In Iceland, you’ll find Europe’s largest national park, Vatnajökull National Park, with an area of 12,000 square kilometres. That’s over 10 percent of the country! There are few regions in the world like this with its diverse mix of icecap and outer glaciers, geothermal energy and sub-glacial volcanic activity. Want to know more about this natural wonderland? Read on.
Australian passport holders can enter Iceland and stay for up to 90 days in an 180-day period without a visa thanks to the Schengen Convention. All the usual entry requirements apply; make sure you have 6 months’ validity on your passport and if you’re holding a large sum of money (over 10,000 Euros or the equivalent), you’ll need to declare it on arrival. For the latest visa information, contact the Iceland Consulate before you leave Australia.
For now, the currency of Iceland is the Icelandic Króna. However, this could change in 2014 when Iceland is expected to join the European Union. If this happens, Iceland, like many other countries in the EU, may swap to the Euro. The exchange rate between the Australian Dollar and Icelandic Króna fluctuates constantly, so it’s a good idea to monitor the market activity and buy your cash when the rate is at its best.
Before we talk about food, let’s chat about beer. It seems strange but up until 1989, ‘strong’ (over 2.25 percent alcohol) beer was banned. The ban was overturned on March 1, 1989 – forever known as Beer Day! Because of the country’s minimal industrial output, you’ll find the meat and seafood in Iceland is some of best quality in all of Europe. There are restaurants in Hafnarfjörður, Stokkseyri and Reykjavik that specialise in lobster – and they sure do it well. In Akureyri and Reykjavik, there’s also a wide variety of international cuisines, much like you’ll find in any cosmopolitan city. All over there is a lot of lamb – you can have it in stews, grilled, but don't expect lamb with salad – they haven’t caught onto salads yet. Given Iceland has a cold climate, preserved foods are common. A traditional favourite is harðifiskur – a dried haddock, which is eaten as a snack. Game is also very popular in Iceland with the grouse-like ptarmigan eaten at Christmas, as well as reindeer (no, not Rudolf!) and puffin.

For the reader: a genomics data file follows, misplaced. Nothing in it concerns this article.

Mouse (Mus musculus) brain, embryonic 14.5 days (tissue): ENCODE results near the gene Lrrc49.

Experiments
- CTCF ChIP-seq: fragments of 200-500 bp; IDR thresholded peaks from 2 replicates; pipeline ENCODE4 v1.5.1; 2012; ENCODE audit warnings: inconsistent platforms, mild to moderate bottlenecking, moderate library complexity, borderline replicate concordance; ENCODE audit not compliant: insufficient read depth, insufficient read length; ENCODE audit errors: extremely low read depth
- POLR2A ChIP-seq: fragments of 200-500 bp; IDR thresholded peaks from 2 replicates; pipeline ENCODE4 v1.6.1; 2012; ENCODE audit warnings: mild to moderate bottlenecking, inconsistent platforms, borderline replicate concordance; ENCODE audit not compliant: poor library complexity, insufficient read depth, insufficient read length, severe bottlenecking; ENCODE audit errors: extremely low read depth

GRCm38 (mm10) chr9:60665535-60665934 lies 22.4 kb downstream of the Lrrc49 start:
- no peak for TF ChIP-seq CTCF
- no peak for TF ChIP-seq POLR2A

You can get cosy in a fishing village’s local pub, but if you want a wild night out on the town, you’d best shoot for Reykjavik. The creative capital has sure earned itself a name for seriously good tunes, so be sure to check out the live music scene. Friday nights are best started with a runtur – a wild pub crawl that’ll take you to some of the best bars and clubs in town. There are countless clubs, bars, cafes and pubs around the city centre that stay open ‘til 5am in the morning. Things don’t really kick off until midnight though, so make sure you spend your 5 hours of party time wisely. One of the most prestigious clubs in town is Kaffibarinn – look for the London tube sign. Co-owned by Blur singer Damon Albarn, this trendy bar attracts famous Icelandic writers, musos, fashion designers and artists. Some other faves include Kaffi Reykjavik, B5 and Bar 11. No matter where you’re heading, make sure you dress to impress.